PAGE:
APTOPIX Election 2020 Bernie Sanders (copy)

Democratic presidential candidate Sen. Bernie Sanders, I-Vt., with his wife Jane O’Meara Sanders, arrives to speak to supporters at a primary night election rally in Manchester, N.H., on Tuesday night.

A few days ago, I heard a reporter who isn’t an authority on elections or voting behavior say that former Vice President Joe Biden’s problem is that his “message” hasn’t worked. Behold the first of three common political handicapping mistakes: putting too much weight into the message and not the messenger.

Yes, Biden’s message may be part of his problem, but it’s only a small part. He is a 77-year-old man who has been in politics forever and who looks and sounds less agile than what we expect from our political leaders. His age, experience and style all limit his message options.

Most importantly, Biden oozes moderation, the past and the “establishment” when many Democrats are looking for something different (dramatic change offered by Sens. Bernie Sanders or Elizabeth Warren) or something new (former South Bend, Ind., Mayor Pete Buttigieg, Sen. Amy Klobuchar or possibly even former New York Mayor Michael Bloomberg).

Sanders (born Sept. 8, 1941) is a little more than a year older than Biden (born Nov. 20, 1942), but he speaks with such energy and passion that he appears younger, even after a heart attack.

Bloomberg (born Feb. 14, 1942) is five months younger than Sanders and nine months older than Biden, but the media mogul and former mayor is running a stealth media campaign, with a record of success running an ungovernable city. Let’s see what happens when Bloomberg starts doing interviews and participates in debates, when voters can see him and hear him, not just learn about him in scripted 30-second TV ads.

So, sure, Biden’s message hasn’t carried him as far as it might have if he were 20 years younger and voters were satisfied with the status quo. But while it might sound like thoughtful political analysis to criticize Biden’s “message,” the former vice president has more fundamental problems that have limited his appeal, no matter how truly decent a person he is, at least so far. We’ll see whether Nevada and South Carolina remake the Democratic contest, resurrecting Biden’s campaign.

The second mistake involves general election ballot tests. Beware of accepting them on face value now that the Democratic fisticuffs have begun.

We are at the point in the Democratic race when candidates will take more and more direct shots at each other to solidify their positions or shake up the standings. We saw that during the ABC News debate Friday, but we heard it even earlier last week when Biden started to be more explicit in his criticism of Sanders and Buttigieg.

These kinds of attacks, while inevitable and even necessary, can skew general election ballot tests. Supporters of individual candidates may become angry at other campaigns and other hopefuls.

Because of the bitterness, Biden voters may refuse to say they’ll support Sanders, and Sanders supporters may say they are undecided in a Biden-Trump matchup or a Buttigieg-Trump contest.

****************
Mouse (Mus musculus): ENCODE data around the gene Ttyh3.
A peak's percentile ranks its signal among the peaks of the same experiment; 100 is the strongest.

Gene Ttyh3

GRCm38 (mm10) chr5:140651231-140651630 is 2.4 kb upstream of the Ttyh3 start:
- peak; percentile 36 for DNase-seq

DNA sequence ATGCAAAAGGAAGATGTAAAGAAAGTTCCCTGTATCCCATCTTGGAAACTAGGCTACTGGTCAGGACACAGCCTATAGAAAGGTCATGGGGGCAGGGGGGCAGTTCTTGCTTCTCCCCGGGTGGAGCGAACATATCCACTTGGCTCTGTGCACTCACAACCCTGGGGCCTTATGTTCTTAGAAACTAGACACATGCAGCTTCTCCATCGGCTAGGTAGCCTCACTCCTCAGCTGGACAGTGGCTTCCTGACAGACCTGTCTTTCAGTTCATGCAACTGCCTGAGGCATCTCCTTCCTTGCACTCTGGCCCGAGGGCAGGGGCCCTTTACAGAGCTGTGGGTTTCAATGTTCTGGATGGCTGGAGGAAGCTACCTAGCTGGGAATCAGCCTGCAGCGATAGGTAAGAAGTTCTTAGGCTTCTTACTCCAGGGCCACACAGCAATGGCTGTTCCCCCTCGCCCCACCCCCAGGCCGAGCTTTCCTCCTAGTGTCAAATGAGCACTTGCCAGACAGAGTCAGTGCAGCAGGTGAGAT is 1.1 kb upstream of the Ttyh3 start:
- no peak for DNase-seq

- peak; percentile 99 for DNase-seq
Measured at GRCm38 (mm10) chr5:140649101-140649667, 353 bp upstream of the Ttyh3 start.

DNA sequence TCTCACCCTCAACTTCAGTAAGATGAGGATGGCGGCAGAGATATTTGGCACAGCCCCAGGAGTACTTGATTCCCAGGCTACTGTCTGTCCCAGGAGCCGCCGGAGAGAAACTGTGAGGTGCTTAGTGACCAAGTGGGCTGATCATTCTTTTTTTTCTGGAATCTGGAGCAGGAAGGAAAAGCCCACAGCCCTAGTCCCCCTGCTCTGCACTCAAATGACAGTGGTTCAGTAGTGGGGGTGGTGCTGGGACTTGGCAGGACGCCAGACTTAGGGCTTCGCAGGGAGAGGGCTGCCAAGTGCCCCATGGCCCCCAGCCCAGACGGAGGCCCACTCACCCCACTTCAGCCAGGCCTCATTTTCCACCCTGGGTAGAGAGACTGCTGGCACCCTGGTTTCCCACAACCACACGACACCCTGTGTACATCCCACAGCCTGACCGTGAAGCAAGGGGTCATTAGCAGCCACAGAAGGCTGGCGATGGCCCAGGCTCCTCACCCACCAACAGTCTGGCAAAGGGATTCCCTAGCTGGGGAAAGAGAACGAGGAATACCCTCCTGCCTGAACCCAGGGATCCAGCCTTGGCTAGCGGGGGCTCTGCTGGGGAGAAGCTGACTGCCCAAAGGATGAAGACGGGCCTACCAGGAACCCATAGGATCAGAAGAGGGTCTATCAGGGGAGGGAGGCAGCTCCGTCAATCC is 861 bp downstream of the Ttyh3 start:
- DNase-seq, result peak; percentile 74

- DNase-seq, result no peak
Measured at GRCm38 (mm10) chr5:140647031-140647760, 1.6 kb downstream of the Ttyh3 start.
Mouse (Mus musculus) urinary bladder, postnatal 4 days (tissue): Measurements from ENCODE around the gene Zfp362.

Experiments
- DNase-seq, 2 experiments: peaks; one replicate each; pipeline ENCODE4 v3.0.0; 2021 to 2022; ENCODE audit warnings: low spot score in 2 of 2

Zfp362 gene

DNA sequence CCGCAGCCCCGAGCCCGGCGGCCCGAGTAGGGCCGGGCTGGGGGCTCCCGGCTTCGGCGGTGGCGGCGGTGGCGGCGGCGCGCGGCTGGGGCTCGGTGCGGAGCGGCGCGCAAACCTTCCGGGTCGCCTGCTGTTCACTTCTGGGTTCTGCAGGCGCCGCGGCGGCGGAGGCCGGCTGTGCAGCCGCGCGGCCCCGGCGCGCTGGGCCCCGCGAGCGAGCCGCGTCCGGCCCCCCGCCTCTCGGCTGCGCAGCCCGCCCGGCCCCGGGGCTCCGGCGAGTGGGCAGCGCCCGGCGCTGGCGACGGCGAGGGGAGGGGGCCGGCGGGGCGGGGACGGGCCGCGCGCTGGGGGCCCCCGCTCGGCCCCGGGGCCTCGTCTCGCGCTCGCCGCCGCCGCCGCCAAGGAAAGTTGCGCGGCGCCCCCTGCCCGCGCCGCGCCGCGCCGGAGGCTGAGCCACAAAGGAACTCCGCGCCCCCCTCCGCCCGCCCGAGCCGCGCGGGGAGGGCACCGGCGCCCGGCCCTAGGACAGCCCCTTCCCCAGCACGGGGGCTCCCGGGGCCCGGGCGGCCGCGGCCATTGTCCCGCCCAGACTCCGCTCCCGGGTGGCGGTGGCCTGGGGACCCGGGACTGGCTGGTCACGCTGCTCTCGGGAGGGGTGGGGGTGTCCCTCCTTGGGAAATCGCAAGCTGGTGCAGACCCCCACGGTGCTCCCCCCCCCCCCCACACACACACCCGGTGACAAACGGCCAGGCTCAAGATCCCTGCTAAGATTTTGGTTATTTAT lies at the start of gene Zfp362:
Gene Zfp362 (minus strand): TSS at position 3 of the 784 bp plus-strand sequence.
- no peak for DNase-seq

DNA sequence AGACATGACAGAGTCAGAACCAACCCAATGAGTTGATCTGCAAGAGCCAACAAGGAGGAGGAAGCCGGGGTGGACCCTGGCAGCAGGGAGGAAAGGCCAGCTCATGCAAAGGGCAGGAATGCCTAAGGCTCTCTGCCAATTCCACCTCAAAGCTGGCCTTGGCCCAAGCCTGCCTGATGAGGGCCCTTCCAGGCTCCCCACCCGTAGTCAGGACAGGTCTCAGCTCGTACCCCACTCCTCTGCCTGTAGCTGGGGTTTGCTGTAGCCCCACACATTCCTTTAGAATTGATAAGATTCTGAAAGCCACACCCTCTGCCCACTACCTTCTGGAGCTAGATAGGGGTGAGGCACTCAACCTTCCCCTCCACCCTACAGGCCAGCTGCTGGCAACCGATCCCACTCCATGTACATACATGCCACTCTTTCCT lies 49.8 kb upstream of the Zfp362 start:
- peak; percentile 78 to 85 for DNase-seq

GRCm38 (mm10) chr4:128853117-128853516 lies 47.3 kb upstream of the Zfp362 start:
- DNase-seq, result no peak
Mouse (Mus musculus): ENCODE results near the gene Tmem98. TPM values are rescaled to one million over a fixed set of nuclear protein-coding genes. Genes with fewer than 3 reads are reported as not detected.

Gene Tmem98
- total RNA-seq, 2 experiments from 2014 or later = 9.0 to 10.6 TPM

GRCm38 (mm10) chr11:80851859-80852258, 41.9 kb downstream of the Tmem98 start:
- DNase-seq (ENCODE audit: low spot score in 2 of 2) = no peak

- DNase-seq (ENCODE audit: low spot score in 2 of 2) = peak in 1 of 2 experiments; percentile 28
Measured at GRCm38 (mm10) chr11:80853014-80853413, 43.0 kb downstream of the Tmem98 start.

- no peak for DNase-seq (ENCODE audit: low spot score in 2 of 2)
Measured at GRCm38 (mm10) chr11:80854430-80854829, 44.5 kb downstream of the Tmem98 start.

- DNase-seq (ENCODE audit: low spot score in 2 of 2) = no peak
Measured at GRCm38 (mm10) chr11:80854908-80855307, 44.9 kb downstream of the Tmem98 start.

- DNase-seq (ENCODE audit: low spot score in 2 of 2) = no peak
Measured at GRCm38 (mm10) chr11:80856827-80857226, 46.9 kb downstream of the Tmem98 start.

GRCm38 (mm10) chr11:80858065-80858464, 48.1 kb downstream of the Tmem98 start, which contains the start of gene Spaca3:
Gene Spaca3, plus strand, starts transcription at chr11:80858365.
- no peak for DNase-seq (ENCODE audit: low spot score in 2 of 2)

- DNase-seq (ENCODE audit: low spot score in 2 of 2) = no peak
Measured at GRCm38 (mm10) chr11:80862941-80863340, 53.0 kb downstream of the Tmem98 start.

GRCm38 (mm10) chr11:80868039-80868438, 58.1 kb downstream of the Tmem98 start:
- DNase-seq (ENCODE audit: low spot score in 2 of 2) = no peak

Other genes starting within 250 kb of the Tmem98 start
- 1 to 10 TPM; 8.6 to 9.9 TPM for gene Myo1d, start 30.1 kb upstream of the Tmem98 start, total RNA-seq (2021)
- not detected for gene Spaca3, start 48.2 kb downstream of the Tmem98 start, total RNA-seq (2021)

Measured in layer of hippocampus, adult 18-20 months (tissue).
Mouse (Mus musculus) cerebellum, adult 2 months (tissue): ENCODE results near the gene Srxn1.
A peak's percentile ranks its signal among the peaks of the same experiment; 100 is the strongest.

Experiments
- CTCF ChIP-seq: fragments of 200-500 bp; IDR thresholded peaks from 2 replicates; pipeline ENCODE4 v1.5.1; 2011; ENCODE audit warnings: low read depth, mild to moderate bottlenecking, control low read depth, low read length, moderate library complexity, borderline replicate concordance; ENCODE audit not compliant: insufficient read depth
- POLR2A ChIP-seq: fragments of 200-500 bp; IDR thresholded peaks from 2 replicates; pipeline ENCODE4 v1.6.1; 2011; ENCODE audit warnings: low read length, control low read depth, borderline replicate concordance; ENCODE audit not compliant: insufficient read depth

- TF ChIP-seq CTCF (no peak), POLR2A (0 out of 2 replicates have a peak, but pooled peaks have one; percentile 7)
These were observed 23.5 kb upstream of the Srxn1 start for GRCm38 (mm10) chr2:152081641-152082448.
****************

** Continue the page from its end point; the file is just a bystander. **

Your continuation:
You’ll hear a lot of that on CNN and MSNBC as anchors regurgitate the same copy about the Democrats being divided and how this helps President Donald Trump’s reelection effort.

A divided Democratic Party certainly is a problem for their nominee and surely would improve Trump’s prospects, so in that respect the talking heads and TV anchors are correct. But one of the objectives during the post-convention period for the party not in the White House is to get unified.

Sometimes that unity comes quickly, and sometimes it takes a long time. Sometimes it never happens, which inevitably dooms the party. But it rarely occurs during the primaries if the party has had an extended battle for the presidential nomination. Give the supporters of the losing candidates time to grieve — and time to come to terms with the new shape of the general election.

The best way to deal with this phenomenon is to watch Trump’s numbers in the ballot tests and only Trump’s numbers — while giving Democrats some time to unite before dissecting general election ballot tests. Watch Trump’s numbers nationally but also in the eight or 10 key states that are likely to decide the November election.

The third and final mistake made by reporters and campaign-watchers is repeated every election cycle. Even now, you can find people who have models that will allegedly tell you who is going to win in November. They may say there are no swing voters or two or three economic numbers foretell the future. They may tell you they have isolated the “keys” to the next presidential election. Be skeptical, very skeptical.

I remember years ago helping to discredit an academic who promised in a Washington Post op-ed piece that Twitter could predict elections. He got plenty of airtime on CNN and MSNBC, because we all want to predict the future. But, of course, his research eventually was refuted by veteran pollsters and analysts. There is no magic elixir for predicting an election a year out.

Ignore claims by these kinds of soothsayers. Candidates matter. Campaigns matter. And events that we cannot now anticipate sure as heck matter. Do they matter less right now than they did 30 or 40 years ago? Probably, because of polarization. But they still matter a great deal. They can still separate winners from losers, as a total of 77,000 voters did in three key states in 2016. There is no magic elixir for predicting an election a year out.

Moreover, some election cycles are fairly predictable. This one is not, as anyone who has watched Trump and the daily news chaos knows.

Don’t worry about not being able to predict the future. It will come anyway. Instead, relish the unpredictability. It’s one of the things that makes politics fun.

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